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  • ARTS AND CULTURE

    Hardline on soft drink

    • Isabella Fels
    • 02 May 2017
    8 Comments

    In my late 20s when I became seriously unwell and diagnosed with schizophrenia, Coca-Cola was like an ever flowing fountain of happiness for me. How I loved sipping it. I would even quickly down it with my meds. I could feel life getting better and speeding up. Having Coke was magic. But lately, with all the publicity surrounding the dangers of drinking fizzy, sugary soft drinks, I am trying to cut down. It is not easy trying to fight an almost lifelong addiction.

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  • AUSTRALIA

    Christmas blighted by child detention obscenity

    • Andrew Hamilton
    • 14 December 2016
    7 Comments

    This year International Migrants Day has called for children to be released from detention. It is appropriate that an event held in the shadow of Christmas should advocate for children. For they lie at the heart of Christmas. The insistence in the Gospel stories on the obligation to respect and nurture children is not exclusive to Christians. It is echoed in the attention to children and concern for their growth into responsible adults shared by other religions and cultures.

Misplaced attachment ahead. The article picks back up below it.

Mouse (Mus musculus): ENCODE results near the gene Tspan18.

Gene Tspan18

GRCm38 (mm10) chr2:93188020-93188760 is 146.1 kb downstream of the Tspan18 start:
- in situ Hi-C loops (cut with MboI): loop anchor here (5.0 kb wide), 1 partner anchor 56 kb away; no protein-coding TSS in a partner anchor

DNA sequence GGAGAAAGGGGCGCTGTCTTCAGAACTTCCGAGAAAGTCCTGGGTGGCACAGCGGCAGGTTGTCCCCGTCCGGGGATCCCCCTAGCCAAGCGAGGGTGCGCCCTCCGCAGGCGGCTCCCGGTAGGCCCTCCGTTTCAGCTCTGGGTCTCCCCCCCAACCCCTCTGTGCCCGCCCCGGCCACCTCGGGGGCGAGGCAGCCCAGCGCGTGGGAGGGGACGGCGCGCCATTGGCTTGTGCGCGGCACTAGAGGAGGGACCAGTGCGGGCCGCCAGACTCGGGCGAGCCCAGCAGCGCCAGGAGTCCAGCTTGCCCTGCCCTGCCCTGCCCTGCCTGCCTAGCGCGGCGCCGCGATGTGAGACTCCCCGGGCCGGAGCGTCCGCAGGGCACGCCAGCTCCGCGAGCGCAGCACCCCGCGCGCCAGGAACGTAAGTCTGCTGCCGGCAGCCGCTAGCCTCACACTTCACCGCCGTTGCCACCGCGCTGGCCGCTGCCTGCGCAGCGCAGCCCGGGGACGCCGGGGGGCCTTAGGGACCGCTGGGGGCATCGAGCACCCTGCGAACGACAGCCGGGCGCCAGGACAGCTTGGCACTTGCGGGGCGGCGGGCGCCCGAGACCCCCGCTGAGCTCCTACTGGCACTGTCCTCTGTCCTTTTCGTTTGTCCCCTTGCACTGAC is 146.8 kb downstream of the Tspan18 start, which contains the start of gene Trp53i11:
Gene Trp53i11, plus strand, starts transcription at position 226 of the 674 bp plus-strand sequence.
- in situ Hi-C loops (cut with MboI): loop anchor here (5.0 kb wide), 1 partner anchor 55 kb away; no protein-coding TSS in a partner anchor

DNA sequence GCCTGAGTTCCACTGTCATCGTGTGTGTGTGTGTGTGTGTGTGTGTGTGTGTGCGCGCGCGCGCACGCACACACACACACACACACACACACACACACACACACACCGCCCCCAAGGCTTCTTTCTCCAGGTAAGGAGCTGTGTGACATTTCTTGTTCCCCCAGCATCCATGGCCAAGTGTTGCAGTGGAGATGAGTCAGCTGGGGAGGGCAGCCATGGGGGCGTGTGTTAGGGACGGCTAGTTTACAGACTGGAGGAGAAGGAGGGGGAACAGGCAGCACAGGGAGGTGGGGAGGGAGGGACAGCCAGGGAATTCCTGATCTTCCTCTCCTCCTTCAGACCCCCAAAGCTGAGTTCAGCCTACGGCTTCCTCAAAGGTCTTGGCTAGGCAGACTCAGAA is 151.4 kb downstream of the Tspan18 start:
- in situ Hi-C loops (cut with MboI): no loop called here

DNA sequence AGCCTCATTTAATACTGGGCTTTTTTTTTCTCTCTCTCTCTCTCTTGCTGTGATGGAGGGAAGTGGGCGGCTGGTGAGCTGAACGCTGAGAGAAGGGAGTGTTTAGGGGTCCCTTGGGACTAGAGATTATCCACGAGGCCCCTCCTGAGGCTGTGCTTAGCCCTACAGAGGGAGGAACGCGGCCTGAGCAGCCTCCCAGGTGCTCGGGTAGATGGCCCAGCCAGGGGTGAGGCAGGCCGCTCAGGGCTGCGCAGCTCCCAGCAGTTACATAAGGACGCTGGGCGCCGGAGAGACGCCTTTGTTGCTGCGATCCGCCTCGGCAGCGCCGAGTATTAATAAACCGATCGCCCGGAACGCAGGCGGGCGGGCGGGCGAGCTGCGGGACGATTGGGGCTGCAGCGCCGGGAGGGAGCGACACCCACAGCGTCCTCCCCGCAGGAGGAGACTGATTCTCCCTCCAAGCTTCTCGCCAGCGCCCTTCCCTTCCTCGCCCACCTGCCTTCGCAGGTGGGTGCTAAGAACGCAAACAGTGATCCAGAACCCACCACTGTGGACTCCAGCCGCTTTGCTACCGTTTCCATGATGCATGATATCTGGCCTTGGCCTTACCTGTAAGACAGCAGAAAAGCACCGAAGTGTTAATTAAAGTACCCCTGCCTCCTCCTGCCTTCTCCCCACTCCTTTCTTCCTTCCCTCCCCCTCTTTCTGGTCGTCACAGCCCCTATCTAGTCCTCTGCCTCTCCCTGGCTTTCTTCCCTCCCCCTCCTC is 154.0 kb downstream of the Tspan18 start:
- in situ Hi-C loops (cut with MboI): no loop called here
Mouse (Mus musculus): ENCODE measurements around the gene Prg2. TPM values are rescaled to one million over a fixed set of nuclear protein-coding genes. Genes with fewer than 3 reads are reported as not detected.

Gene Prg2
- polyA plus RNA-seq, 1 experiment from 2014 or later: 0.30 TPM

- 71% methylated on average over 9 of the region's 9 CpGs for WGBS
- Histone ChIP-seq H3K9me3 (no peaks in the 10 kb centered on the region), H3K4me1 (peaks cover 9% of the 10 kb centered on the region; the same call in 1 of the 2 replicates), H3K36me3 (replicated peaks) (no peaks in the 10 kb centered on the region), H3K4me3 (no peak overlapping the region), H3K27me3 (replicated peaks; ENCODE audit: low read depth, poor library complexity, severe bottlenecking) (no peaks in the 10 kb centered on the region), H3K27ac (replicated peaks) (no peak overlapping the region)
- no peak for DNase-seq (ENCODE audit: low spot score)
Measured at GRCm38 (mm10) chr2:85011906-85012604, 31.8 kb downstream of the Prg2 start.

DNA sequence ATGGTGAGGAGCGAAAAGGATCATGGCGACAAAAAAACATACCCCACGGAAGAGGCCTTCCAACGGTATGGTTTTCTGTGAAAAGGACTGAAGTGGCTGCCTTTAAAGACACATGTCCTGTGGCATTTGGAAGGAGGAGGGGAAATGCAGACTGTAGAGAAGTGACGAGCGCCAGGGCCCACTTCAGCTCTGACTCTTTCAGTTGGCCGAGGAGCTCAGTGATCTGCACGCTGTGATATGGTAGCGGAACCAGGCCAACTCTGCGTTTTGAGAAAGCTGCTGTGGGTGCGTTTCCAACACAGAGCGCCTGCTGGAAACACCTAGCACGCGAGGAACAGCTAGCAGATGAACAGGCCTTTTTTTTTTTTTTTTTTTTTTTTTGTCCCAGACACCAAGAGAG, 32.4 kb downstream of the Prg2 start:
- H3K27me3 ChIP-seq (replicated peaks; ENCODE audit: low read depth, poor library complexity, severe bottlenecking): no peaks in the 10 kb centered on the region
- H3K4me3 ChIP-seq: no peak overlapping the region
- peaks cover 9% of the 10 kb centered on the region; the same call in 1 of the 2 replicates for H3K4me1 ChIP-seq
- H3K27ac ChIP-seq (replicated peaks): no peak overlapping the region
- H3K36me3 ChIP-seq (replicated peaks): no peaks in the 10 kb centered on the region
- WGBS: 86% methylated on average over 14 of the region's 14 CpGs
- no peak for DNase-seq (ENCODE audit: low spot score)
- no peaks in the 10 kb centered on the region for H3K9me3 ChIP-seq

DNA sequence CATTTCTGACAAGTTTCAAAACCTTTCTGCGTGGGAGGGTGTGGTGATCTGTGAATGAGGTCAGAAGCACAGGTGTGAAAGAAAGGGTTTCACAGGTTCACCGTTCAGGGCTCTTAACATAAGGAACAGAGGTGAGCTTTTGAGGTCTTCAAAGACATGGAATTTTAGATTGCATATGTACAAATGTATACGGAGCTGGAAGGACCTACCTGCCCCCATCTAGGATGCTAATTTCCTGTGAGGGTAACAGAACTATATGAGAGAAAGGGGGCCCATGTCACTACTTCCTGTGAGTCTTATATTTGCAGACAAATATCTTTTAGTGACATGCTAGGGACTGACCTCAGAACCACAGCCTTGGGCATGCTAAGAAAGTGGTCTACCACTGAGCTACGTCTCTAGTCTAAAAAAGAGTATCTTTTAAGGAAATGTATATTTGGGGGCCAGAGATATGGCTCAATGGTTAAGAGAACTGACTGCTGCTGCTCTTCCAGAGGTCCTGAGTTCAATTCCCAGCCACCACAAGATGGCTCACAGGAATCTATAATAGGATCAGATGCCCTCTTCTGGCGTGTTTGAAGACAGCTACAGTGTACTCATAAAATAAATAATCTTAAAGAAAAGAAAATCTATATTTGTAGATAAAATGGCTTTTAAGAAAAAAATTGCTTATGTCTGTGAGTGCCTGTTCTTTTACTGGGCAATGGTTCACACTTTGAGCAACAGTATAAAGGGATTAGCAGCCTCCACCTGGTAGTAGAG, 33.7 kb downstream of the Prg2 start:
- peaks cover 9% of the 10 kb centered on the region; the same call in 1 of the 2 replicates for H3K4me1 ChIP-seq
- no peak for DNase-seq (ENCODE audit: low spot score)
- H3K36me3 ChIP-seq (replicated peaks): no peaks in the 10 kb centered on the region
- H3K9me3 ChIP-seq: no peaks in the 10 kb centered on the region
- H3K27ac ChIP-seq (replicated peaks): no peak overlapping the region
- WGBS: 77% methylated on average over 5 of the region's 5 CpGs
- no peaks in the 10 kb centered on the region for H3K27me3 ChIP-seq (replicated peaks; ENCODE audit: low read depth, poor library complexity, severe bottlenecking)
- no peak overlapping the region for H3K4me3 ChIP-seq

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  • AUSTRALIA

    Reimagining manhood after ABC's Man Up

    • Adolfo Aranjuez
    • 28 October 2016
    10 Comments

    After sending me to live in Australia, my father tasked my then brother-in-law (a true-blue 'bloke') with teaching me to 'be a man'. He failed, but here was evidence of hegemonic masculinity's perpetuation. My father and I were born into a masculine culture that, unlike Australia's stoicism, is characterised by braggadocious chest-puffing. Yet underpinning both Australia's and the Philippines' conceptions of masculinity is the masking of vulnerability: emotions hide behind silence and bravado.

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  • AUSTRALIA

    Tapping the wells of compassion that exist in the nation

    • Samuel Dariol
    • 19 October 2016
    9 Comments

    A policy that deliberately inflicts harm on one group of people to deter others from coming to Australia is ethically obnoxious. It is now time to bring the people detained offshore to Australia. The Australian Catholic bishops have promised the resources of Catholic organisations to help educate the children, care for the health and meet other needs of the people who are detained. When a significant sector of the community is ready to help care for vulnerable people, it is proper to allow them to do so.

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  • AUSTRALIA